I do include non-native plants in my garden. After all, I had a lot of them to start with, and it just makes budget-sense to use what you’ve already got. All the plants in my pollinator garden, native or not, must pass a few tests.
Is the plant harmful?
Invasive plants are automatically removed. These are introduced plants that have spread uncontrollably from cultivation into wild spaces. They out-compete native plants and are a significant contributor to habitat loss. Examples of invasive plants in the Ottawa-area include: garlic mustard, dog-strangling vine, European buckthorn, wild parsnip, and Japanese honeysuckle. In my garden, I’ve also pulled out Miscanthus, Japanese barbeary, porcelain vine, and burning bush. For comprehensive information on invasive plants in Ontario, visit Ontario’s Invading Species Awareness Program and the provincial government’s Invasive Species in Ontario page. Remove all invasive plants in your yard to prevent them from spreading elsewhere.
Other harmful plants that are not welcome in my garden are damaging to people. Since a neighbour is allergic to nuts, I won’t plant nut trees whether they’re native or not. I do have a few small beaked hazel shrubs, but they’re far from the property line so nuts won’t fall into their yard. I also pull out any poison ivy, a native plant, that finds its way into my yard. I don’t want anyone to end up with a nasty, itchy rash.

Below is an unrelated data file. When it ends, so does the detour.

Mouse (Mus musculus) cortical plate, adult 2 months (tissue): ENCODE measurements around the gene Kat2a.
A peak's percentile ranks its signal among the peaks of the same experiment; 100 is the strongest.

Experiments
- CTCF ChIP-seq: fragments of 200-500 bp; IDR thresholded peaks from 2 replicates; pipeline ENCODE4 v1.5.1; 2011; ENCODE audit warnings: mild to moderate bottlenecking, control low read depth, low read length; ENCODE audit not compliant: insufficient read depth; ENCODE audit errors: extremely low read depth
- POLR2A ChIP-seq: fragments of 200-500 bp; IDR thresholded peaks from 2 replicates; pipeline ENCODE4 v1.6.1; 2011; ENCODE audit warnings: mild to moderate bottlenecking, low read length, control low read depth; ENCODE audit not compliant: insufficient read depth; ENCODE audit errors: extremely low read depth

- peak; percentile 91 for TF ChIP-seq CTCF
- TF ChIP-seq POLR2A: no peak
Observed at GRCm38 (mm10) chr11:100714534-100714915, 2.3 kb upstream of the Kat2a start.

Is it beneficial to pollinators or other wildlife?
I now want plants in my garden to pull their weight. They should provide nectar and pollen in their flowers, have leaves that butterfly and moth caterpillars will eat, or seeds or berries that birds will eat. I also want to add more evergreens for shelter and nesting sites for birds. For example, lesser calamint, which hails from Europe, is an incredibly popular nectar plant for bumblebees and honeybees in my garden . Parsley (Petroselinum crispum) is a host plant for Black Swallowtail butterfly caterpillars, even though it is also from Europe.
Is it just pretty?
Do I really enjoy the flowers or foliage of a plant, even if it is benign but doesn’t benefit wildlife? If the answer is yes, then, I will seriously consider keeping some of it. After all, the garden is for me too. I have a few peonies that I think are spectacularly beautiful and I’m keeping them.
If a plant fails these tests, then it might as well be a plastic plant! Out it goes.